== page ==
Minneapolis officials plan city budget cuts

Shira Kantor

Department heads filed into Minneapolis City Council chambers Monday, burdened with the knowledge that the state has a problem. And they’re going to have to help fix it.

The council – which is faced with trimming another 3.5 percent from an already slimmed city budget – heard cost-saving proposals at Monday’s budget meeting underscoring the extent of the current state recession.

The outlined cuts are in response to a proposed cut in local government aid from the state – a $15 million reduction in city funds set to affect virtually all departments. Eleven million dollars of that would come from the city’s general fund.

“It seems like the state is cutting our budget, yet we’re doing more and more of the state’s work,” said 10th Ward City Council member Dan Niziolek.

City departments were earlier asked to eliminate 2.2 percent from Minneapolis’ 2002 budget, making the added cuts even more stressful.

Many of the suggestions entailed eliminating positions in city government, several of which are currently vacant.

City Attorney Jay Heffern dropped four full-time positions and one part-time position, saving more than $260,000 to meet his general fund cuts and the anticipated loss of state aid.

The Department of Civil Rights – which eliminated $39,000 in personnel costs last month – cut its added 3.5 percent by trimming $20,000 in equipment and supplies and cutting a recently vacated $62,000 position.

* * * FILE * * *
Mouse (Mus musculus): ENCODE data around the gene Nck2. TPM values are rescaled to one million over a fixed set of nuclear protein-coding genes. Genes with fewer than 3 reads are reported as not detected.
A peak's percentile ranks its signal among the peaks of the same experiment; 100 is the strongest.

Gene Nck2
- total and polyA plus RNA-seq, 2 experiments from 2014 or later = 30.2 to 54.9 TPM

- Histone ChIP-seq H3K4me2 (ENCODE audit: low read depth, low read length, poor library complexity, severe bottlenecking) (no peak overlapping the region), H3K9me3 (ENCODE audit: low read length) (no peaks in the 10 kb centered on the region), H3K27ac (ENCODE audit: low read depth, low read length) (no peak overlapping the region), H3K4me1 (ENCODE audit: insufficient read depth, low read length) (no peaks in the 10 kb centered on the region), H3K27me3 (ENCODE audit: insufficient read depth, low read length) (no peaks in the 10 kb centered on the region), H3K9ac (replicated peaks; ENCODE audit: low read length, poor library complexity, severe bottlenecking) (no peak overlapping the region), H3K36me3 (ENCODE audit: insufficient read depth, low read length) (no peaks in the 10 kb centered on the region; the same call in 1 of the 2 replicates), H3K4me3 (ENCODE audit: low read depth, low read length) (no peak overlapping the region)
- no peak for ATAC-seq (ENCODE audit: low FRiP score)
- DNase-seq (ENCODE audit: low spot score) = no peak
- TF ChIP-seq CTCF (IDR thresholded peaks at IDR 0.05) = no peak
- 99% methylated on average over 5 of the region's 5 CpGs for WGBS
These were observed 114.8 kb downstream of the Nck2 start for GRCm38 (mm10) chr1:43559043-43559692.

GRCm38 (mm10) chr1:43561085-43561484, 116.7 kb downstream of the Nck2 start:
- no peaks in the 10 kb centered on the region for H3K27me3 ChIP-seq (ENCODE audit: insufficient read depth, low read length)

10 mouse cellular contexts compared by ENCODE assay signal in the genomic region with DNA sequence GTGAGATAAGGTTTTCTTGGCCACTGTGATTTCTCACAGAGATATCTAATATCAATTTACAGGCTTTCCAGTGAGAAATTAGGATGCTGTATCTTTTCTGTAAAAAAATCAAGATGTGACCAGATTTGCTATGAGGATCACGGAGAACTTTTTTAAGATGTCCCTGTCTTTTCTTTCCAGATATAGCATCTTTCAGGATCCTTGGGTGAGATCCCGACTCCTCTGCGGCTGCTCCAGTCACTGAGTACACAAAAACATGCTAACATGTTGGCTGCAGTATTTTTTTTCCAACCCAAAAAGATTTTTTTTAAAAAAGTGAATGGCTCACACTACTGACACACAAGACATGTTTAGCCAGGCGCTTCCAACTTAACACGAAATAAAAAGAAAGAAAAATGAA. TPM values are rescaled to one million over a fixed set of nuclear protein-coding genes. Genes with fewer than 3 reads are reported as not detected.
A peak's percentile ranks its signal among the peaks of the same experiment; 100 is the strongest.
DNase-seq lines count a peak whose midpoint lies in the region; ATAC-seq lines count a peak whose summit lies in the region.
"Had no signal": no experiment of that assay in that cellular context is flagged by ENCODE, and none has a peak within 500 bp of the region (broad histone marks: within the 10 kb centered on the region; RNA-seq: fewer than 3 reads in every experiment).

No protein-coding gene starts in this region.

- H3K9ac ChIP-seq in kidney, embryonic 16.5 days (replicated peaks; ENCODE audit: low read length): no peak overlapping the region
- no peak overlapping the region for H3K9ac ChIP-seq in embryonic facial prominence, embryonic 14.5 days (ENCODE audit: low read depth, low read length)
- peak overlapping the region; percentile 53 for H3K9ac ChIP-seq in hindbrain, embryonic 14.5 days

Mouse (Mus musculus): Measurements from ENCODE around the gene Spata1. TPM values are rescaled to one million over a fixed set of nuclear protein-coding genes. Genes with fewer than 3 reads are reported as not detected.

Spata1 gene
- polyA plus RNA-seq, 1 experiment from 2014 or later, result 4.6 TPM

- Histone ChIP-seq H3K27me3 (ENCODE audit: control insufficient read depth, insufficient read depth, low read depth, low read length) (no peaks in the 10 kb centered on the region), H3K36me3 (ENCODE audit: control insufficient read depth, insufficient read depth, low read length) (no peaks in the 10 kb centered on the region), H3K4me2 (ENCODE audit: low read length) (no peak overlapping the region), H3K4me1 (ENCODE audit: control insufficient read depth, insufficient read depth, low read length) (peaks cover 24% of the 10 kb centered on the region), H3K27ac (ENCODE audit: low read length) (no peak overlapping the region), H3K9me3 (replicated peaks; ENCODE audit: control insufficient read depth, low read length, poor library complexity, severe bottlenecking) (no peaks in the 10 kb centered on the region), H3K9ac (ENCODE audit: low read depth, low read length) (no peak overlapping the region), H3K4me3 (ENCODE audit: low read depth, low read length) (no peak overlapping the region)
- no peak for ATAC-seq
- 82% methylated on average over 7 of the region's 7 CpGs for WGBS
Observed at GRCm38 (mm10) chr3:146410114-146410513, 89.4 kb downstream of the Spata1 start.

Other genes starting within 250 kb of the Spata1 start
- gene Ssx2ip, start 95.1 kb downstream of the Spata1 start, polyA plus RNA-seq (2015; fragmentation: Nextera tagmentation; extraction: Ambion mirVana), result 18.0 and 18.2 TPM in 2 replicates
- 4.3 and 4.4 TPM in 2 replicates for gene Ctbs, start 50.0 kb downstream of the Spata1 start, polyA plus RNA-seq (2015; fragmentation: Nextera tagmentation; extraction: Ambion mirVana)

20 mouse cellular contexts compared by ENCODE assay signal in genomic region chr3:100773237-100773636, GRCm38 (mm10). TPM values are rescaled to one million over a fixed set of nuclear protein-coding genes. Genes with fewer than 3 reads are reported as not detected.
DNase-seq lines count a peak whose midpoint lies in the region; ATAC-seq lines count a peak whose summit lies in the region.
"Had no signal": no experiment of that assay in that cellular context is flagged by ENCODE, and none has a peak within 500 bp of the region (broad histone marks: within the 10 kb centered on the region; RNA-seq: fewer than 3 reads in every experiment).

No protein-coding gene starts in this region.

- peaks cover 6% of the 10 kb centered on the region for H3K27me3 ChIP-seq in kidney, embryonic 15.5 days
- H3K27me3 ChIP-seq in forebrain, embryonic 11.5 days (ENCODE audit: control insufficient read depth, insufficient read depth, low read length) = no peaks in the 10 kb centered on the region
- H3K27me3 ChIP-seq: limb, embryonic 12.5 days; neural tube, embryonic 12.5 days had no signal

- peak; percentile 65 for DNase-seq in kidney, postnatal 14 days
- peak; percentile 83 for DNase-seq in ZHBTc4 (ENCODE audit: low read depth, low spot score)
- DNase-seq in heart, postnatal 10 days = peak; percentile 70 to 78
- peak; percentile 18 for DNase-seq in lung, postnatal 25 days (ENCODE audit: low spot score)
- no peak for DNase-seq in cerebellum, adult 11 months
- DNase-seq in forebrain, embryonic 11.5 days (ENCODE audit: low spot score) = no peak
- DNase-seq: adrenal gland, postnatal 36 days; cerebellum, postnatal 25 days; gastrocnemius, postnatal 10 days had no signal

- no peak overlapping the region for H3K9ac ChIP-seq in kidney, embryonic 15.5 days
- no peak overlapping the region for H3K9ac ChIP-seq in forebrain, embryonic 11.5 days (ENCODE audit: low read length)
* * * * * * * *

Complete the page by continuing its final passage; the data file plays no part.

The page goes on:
The city assessor and the planning department also presented plans for personnel reduction to offset budget strain.

While none of the department representatives were pleased to have to adjust their spending priorities, the director of the Department of Public Works, David Sonnenberg, portrayed the effects of his department’s cuts as particularly grim.

“We see this as extremely critical to the point of desperate times,” Sonnenberg said.

His proposals, which target several public services, were also among the least warmly received in the council.

He said the city might have to slice many of its basic infrastructure initiatives, including removing approximately 40 streetlights, scaling back street painting, sign work and some bridge and street maintenance.

He said citizens and officials should not be surprised when projects – even simple repairs – have to be put off for lack of funding.

“The response you’ll have in the future is, ‘It’ll go on the list,'” Sonnenberg said. “That’s all I can promise you.”

Seventh Ward City Council member Lisa Goodman challenged Sonnenberg’s proposed cuts, saying the department – which, at nearly $225 million, has one of the highest budgets – should avoid scrimping in areas where public welfare is at stake.

“(You’re) nickel-and-diming us to death,” Goodman said, referring to the many minor cuts to infrastructure.

She suggested looking at larger reforms, such as consolidating public works offices and selling properties to the private sector.

Monday’s meeting was only one component in the budget battle the city currently wages.

Last week, the city implemented a nearly across-the-board hiring and promotion freeze to deal with the budget shortfall.

And the council narrowly passed Mayor R.T. Rybak’s budget-adjusted salary proposal last week, with five council members abstaining.

The Ways and Means/Budget Committee reconvenes Friday to continue budget discussions.